Dae-Ho Lee 1B 34 173 0.261 0.329 0.446 112
Ryan Raburn OF 35 431 0.257 0.350 0.476 119
Chris Johnson 1B, 3B 32 330 0.315 0.362 0.433 120
Drew Stubbs OF 32 271 0.269 0.346 0.433 103

What if the Rays can’t sign one of these top or middle tier free agents?

Then they go to Plan B (which could include an early promotion for Casey Gillaspie, which means a free agent RH bat need not play first base).

Franklin Gutierrez is borderline middle tier, but he’s not a guy you want playing everyday. He should be more expensive than the other options in this tier, but he also brings one of the best bats against LHP to the table. Earlier this off-season I discussed why he makes sense as the LF platoon partner for Corey Dickerson, and not much has changed since then. You could also use him to pinch hit for Dickerson, Rasmus, or Kiermaier if you needed runs late in the game against a LHP and stick him in a corner.

Dae-Ho Lee is coming off his first season in the majors since coming over from South Korea’s KBO. He had a productive first season as a platoon 1B bat. Last year he signed a one year deal worth $1MM guaranteed with $3MM in incentives. He joins Chris Johnson as the only players with significant experience at first base in this tier.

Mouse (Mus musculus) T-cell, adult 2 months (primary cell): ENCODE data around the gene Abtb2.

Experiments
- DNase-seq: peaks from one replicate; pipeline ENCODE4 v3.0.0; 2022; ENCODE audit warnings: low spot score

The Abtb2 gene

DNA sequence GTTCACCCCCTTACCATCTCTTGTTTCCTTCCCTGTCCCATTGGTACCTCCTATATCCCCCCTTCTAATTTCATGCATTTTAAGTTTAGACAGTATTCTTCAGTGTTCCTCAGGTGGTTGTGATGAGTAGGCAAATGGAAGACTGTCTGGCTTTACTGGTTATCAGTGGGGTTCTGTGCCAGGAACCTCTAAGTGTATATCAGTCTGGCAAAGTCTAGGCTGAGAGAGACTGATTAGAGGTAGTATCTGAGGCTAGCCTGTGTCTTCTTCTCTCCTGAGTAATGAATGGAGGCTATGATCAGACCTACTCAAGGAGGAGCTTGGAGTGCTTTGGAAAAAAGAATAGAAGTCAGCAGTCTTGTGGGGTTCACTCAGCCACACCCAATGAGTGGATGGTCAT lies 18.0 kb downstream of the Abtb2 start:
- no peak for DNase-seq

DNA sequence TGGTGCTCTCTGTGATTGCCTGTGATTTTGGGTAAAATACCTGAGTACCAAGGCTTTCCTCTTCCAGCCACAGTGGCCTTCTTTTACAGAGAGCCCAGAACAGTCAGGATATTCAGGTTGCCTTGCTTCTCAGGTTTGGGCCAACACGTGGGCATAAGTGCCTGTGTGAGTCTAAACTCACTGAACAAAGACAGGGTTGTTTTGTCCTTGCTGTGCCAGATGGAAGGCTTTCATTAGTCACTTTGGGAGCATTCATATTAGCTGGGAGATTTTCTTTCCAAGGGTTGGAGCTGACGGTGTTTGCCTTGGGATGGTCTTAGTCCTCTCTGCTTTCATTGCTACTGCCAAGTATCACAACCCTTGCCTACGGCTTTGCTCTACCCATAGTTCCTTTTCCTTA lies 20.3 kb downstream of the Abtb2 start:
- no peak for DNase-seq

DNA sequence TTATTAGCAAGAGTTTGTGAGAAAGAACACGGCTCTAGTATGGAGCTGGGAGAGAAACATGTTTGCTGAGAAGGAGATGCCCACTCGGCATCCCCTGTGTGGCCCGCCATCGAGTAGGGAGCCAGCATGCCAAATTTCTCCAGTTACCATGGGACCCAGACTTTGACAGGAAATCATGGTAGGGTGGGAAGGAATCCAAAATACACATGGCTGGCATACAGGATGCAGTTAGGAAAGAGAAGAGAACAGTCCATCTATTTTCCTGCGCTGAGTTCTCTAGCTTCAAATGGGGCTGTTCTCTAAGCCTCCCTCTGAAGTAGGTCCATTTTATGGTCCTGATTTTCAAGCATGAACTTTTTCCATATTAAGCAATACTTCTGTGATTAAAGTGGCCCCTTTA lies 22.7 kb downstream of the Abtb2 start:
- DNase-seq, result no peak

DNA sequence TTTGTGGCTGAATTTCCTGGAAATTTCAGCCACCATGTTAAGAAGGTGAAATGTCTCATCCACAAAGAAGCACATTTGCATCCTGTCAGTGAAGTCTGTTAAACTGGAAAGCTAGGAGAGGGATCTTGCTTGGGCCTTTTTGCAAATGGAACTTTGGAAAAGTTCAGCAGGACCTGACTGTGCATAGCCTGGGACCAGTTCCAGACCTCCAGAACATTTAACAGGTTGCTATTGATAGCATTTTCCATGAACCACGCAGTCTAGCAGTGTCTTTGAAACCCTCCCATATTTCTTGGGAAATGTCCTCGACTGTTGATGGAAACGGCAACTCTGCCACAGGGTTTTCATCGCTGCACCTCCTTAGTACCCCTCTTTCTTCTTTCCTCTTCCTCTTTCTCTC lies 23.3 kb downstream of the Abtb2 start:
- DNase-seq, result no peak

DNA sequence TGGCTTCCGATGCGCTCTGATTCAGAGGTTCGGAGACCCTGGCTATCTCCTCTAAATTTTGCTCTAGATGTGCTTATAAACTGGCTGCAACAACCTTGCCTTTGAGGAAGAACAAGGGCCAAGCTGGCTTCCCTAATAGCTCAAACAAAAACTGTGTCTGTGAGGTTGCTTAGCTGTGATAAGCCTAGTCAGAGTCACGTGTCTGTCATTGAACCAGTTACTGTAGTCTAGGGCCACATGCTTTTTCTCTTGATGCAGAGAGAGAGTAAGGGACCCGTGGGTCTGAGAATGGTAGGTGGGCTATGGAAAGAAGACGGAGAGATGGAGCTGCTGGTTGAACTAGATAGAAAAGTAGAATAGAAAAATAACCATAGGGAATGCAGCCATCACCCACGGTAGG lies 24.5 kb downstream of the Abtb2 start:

Ryan Raburn is the high variance version of Gutierrez. Last year he only hit 105 wRC+ against LHP and in four of his nine seasons in the majors he has posted below 100 wRC+. However he also has had incredible peak seasons of 182, 172, 150, and 148 wRC+. In 2015 he put up a 172 wRC+. He should be cheap and easy to release if he fails without too much harm.

Chris Johnson will play in the final season of a 3/$23.5MM extension signed with Atlanta in 2014. He was DFA’d by Cleveland last off-season, which had acquired him in a bad contract swap with Atlanta for Nick Swisher and Michael Bourn, so he won’t require more than major league minimum. He’s coming off a bad season with the Marlins. He only hit 65 wRC+ against LHP, but the previous three years he hit 107, 177, and 163 wRC+. He was an absolute disaster defensively at 3B, but has been above average in a very small sample at first base.

Drew Stubbs is the least inspiring player in this tier. He hasn’t been good since 2014. The last two years he has bounced around the league spending time with the Rockies, Rangers, Orioles, and Braves. He would bring a speed element to the table that no other player would provide. He was successful on nine of ten stolen base attempts last year in less than 100 PA. He’s the most likely of the group to receive a minor league deal and I would be fine with that.

In-House Options

Wilson Ramos and the Rays have both mentioned that Ramos could be used as a designated hitter as he comes back from his ACL tear. If the front office feels comfortable with Casey Gillaspie being their backup 1B and first guy called up should Brad Miller go down they don’t have to limit their search for a designated hitter to guys that have played first base in the past.